- September 14, 2022
- Posted by: Mahesh S
- Category: Engineering
The most common problem faced by a data-centric application is Data consistency and the question that how and when the data got changed like how it is in the present state.
For example, in an E-Commerce application, it is common that a Product can get numerous updates to its data within a short span of time. Similarly, the Cart and Order statuses change frequently.
And in a Banking application, a huge number of transactions happen within seconds and the Account states change frequently.
So, it becomes more or less necessary that there should be a way to know who changed the data to its present state at a particular point of time.
This is where Event Sourcing comes into play.
Event Sourcing logs the state of an entity such as an Order or a Customer as a sequence of state-changing events.
Whenever the state of an entity changes, a new event is appended to the list of events. Since saving an event is a single operation, it is atomic. The application reconstructs an entity’s present state by replaying the events.
Applications save events in an event store, which is a database of events. The store has an API for adding and fetching an entity’s events. The event store also acts as a message broker. It provides an API that enables services to subscribe to events. When a service saves an event in the event store, it is delivered to all interested subscribers.
Some entities, such as an Order, can have a large number of events. In order to optimize loading, applications periodically save a snapshot of an entity’s current state. To reconstruct the current state, the application finds the most recent snapshot and the events that have occurred since that snapshot. As a result, there are fewer events to replay.
How it works
Events are all saved in an event store. Each event that is logged in the event store is delivered by the event store to all interested subscribers. The event store is the backbone of an event-driven microservices architecture.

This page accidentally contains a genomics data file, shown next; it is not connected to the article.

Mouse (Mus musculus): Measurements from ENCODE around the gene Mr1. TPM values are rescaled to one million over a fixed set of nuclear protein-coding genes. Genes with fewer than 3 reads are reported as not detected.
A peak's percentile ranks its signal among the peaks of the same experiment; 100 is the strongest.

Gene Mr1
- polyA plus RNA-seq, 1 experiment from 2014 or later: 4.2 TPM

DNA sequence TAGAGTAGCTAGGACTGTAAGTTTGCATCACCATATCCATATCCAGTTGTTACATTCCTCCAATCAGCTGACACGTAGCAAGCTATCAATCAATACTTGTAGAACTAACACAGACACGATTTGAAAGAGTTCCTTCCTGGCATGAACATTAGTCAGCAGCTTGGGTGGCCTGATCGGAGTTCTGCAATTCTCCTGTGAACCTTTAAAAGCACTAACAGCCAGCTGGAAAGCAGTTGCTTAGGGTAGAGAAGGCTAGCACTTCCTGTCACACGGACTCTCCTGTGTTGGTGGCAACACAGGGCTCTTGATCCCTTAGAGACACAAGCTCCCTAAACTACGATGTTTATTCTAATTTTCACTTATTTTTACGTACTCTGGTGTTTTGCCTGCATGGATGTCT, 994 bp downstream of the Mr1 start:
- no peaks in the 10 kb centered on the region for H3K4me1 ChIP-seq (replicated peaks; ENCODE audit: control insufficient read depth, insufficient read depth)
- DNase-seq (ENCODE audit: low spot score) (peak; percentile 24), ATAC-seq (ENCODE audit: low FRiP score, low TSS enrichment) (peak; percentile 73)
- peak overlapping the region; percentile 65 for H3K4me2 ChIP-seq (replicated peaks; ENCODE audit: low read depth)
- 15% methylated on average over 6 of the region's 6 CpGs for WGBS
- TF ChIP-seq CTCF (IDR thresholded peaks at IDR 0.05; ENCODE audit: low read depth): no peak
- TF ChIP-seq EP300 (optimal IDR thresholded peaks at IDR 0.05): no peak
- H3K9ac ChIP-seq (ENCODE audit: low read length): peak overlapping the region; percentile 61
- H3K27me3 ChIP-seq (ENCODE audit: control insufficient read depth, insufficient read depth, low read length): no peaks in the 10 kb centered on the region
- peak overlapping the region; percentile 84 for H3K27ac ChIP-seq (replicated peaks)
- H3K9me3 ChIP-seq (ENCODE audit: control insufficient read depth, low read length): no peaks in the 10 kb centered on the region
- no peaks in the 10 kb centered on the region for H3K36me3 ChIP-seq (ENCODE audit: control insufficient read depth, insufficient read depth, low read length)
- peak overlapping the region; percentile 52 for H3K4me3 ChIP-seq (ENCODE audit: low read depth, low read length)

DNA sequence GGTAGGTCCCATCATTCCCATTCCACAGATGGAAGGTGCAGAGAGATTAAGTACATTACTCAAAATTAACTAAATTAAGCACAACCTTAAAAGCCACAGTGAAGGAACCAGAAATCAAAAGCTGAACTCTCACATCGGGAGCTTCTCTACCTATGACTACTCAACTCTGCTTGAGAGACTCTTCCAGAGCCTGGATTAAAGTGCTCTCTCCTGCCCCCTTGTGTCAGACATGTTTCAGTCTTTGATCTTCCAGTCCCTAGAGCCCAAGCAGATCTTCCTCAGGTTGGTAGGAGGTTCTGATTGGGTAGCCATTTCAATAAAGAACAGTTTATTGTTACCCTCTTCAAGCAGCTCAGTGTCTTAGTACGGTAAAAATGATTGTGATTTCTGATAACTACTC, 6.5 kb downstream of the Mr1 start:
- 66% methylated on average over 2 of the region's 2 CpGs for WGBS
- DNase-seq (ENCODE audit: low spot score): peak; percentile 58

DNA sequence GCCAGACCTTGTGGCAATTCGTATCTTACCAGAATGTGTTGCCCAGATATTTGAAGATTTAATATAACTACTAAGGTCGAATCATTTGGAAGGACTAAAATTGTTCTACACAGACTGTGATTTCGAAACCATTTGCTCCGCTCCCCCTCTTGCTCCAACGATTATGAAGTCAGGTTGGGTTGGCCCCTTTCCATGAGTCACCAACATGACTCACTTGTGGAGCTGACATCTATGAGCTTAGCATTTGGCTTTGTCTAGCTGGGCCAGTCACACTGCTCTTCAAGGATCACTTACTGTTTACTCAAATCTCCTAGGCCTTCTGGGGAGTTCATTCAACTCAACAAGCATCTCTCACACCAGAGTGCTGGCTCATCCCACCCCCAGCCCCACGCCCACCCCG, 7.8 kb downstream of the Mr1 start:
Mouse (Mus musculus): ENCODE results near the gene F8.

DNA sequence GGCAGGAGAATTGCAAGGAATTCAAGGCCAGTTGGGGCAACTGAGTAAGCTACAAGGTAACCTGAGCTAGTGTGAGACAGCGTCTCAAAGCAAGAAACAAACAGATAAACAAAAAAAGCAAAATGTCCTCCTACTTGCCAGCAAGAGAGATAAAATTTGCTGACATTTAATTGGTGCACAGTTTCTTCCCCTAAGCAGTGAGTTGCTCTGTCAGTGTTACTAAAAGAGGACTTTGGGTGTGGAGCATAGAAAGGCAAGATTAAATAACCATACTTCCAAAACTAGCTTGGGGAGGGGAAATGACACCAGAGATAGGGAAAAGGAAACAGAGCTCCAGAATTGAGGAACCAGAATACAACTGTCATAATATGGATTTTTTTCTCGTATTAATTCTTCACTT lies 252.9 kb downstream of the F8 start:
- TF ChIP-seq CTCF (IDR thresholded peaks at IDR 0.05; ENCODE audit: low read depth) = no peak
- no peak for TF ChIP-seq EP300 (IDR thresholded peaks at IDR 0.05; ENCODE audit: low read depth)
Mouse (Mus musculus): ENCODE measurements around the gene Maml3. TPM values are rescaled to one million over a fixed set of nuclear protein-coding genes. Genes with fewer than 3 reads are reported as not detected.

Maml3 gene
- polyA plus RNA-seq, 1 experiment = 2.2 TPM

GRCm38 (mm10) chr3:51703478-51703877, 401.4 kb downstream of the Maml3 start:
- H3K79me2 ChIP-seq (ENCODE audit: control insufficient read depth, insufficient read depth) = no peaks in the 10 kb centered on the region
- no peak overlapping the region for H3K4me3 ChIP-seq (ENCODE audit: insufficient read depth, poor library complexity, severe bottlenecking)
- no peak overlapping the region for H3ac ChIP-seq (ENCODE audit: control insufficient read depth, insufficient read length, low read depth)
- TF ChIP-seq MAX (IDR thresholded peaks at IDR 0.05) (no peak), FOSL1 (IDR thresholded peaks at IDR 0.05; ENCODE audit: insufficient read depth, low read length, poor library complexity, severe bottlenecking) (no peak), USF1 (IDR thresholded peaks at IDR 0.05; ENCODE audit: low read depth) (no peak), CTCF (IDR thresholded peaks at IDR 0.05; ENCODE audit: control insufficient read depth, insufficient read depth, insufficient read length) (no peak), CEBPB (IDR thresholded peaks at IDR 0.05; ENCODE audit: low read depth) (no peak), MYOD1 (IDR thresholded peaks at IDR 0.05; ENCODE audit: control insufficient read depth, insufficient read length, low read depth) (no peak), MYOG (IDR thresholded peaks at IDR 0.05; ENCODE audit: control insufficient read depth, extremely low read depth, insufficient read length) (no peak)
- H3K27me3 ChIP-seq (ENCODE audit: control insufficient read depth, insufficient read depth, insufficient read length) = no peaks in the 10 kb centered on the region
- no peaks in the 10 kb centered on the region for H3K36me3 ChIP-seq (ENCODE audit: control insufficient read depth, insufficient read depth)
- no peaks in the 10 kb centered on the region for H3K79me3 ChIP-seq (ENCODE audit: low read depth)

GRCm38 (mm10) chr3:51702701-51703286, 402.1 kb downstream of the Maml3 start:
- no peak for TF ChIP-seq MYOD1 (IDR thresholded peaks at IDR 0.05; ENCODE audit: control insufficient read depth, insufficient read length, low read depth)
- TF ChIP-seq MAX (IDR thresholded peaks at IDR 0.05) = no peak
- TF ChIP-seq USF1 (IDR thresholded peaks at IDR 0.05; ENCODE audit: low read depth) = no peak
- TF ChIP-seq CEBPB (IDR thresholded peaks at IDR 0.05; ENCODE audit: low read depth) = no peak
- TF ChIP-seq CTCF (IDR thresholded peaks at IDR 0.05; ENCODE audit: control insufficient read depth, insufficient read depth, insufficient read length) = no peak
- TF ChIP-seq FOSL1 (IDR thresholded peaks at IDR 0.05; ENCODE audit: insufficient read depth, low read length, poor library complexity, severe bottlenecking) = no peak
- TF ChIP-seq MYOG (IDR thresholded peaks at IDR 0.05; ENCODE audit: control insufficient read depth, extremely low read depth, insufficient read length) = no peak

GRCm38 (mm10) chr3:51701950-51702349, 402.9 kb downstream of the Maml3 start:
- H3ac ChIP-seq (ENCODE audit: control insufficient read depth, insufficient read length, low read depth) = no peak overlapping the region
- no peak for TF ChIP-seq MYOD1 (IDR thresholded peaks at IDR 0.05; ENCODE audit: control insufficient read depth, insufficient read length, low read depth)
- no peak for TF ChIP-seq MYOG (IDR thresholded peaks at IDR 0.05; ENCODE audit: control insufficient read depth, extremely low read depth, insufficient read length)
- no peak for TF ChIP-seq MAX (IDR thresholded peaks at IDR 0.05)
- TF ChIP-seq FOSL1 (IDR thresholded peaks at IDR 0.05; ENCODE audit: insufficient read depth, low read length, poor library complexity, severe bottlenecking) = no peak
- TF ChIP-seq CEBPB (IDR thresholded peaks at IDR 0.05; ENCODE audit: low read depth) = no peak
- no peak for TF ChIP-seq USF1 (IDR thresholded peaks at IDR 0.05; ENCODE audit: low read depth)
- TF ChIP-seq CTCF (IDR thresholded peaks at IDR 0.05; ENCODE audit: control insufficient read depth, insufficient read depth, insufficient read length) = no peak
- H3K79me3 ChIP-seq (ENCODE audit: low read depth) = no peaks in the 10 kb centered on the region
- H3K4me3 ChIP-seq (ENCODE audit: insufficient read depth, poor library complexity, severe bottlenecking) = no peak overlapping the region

In this architecture, requests to update an entity (either an external HTTP request or an event published by another service) are handled by fetching the entity’s events from the event store, reconstructing the current state of the entity, updating the entity, and saving the new events.
The End Result
As you can see, event sourcing addresses the challenge of implementing an event-driven architecture. Additional significant benefits of persisting events include the following:
- Easy temporal queries – Because event sourcing maintains the complete history of each business object, implementing temporal queries and reconstructing the historical state of an entity is straightforward.
- 100% accurate audit logging – Auditing functionality is often added as an afterthought, resulting in an inherent risk of incompleteness. With event sourcing, each state change corresponds to one or more events, providing 100% accurate audit logging.
When to use this pattern
Use this pattern in the following scenarios:
- Small or simple domains, systems that have little or no business logic, or nondomain systems that naturally work well with traditional CRUD data management mechanisms.
- When you want to capture intent, purpose, or reason in the data. For example, changes to a customer entity can be captured as a series of specific event types, such as Moved home, Closed account, or Deceased.
- When it’s vital to minimize or completely avoid the occurrence of conflicting updates to data.
- Systems where history, capabilities, audit trails to roll back and replay actions are not required.
- When you want to keep a history and audit log, record events that occur and be able to replay them to restore the state of a system, roll back changes. For example, when a task involves multiple steps you might need to execute actions to revert updates and then replay some steps to bring the data back into a consistent state.
- When using events is a natural feature of the operation of the application, and requires little additional development or implementation effort.
- When you need to decouple the process of inputting or updating data from the tasks required to apply these actions. This might be to improve UI performance, or to distribute events to other listeners that take action when the events occur. For example, integrating a payroll system with an expense submission website so that events raised by the event store in response to data updates made in the website are consumed by both the website and the payroll system.
- Systems where there’s only a very low occurrence of conflicting updates to the underlying data. For example, systems that predominantly add data rather than updating it.
- When you want the flexibility to be able to change the format of materialized models and entity data if requirements change, or—when used in conjunction with CQRS—you need to adapt a read model or the views that expose the data.
- When used in conjunction with CQRS, and eventual consistency is acceptable while a read model is updated, or the performance impact of rehydrating entities and data from an event stream is acceptable.
This pattern might not be useful in the following situations:
- Systems where real-time updates and consistency to the data views are required.